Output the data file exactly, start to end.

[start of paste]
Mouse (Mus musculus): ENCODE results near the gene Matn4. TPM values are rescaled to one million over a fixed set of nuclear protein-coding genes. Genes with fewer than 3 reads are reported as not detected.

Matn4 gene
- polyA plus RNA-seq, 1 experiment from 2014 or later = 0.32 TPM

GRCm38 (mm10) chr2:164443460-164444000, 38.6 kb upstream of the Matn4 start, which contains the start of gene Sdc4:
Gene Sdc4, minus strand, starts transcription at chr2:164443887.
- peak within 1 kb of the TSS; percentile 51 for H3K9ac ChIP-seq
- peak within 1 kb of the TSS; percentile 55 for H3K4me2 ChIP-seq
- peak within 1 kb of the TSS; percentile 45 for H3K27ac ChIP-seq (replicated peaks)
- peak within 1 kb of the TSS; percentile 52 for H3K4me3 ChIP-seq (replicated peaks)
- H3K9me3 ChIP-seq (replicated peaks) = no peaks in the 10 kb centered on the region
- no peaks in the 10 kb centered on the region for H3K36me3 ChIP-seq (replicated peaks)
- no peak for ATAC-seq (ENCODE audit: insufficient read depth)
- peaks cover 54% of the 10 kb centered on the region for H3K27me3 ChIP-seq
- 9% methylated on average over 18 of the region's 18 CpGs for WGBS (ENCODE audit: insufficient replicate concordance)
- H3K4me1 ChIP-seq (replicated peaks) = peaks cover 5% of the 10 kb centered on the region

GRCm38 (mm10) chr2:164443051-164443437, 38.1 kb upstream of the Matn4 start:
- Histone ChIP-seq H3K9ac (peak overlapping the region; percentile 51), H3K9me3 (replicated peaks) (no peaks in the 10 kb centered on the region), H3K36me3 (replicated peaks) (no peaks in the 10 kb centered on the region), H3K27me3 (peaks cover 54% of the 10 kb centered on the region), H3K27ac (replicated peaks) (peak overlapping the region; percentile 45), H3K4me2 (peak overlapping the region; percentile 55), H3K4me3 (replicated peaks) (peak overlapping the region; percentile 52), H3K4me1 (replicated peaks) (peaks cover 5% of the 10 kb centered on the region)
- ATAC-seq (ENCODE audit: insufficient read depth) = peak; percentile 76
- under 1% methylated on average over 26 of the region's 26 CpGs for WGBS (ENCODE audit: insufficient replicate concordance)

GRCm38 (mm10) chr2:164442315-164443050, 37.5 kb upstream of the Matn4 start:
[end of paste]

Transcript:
Mouse (Mus musculus): ENCODE results near the gene Matn4. TPM values are rescaled to one million over a fixed set of nuclear protein-coding genes. Genes with fewer than 3 reads are reported as not detected.

Matn4 gene
- polyA plus RNA-seq, 1 experiment from 2014 or later = 0.32 TPM

GRCm38 (mm10) chr2:164443460-164444000, 38.6 kb upstream of the Matn4 start, which contains the start of gene Sdc4:
Gene Sdc4, minus strand, starts transcription at chr2:164443887.
- peak within 1 kb of the TSS; percentile 51 for H3K9ac ChIP-seq
- peak within 1 kb of the TSS; percentile 55 for H3K4me2 ChIP-seq
- peak within 1 kb of the TSS; percentile 45 for H3K27ac ChIP-seq (replicated peaks)
- peak within 1 kb of the TSS; percentile 52 for H3K4me3 ChIP-seq (replicated peaks)
- H3K9me3 ChIP-seq (replicated peaks) = no peaks in the 10 kb centered on the region
- no peaks in the 10 kb centered on the region for H3K36me3 ChIP-seq (replicated peaks)
- no peak for ATAC-seq (ENCODE audit: insufficient read depth)
- peaks cover 54% of the 10 kb centered on the region for H3K27me3 ChIP-seq
- 9% methylated on average over 18 of the region's 18 CpGs for WGBS (ENCODE audit: insufficient replicate concordance)
- H3K4me1 ChIP-seq (replicated peaks) = peaks cover 5% of the 10 kb centered on the region

GRCm38 (mm10) chr2:164443051-164443437, 38.1 kb upstream of the Matn4 start:
- Histone ChIP-seq H3K9ac (peak overlapping the region; percentile 51), H3K9me3 (replicated peaks) (no peaks in the 10 kb centered on the region), H3K36me3 (replicated peaks) (no peaks in the 10 kb centered on the region), H3K27me3 (peaks cover 54% of the 10 kb centered on the region), H3K27ac (replicated peaks) (peak overlapping the region; percentile 45), H3K4me2 (peak overlapping the region; percentile 55), H3K4me3 (replicated peaks) (peak overlapping the region; percentile 52), H3K4me1 (replicated peaks) (peaks cover 5% of the 10 kb centered on the region)
- ATAC-seq (ENCODE audit: insufficient read depth) = peak; percentile 76
- under 1% methylated on average over 26 of the region's 26 CpGs for WGBS (ENCODE audit: insufficient replicate concordance)

GRCm38 (mm10) chr2:164442315-164443050, 37.5 kb upstream of the Matn4 start: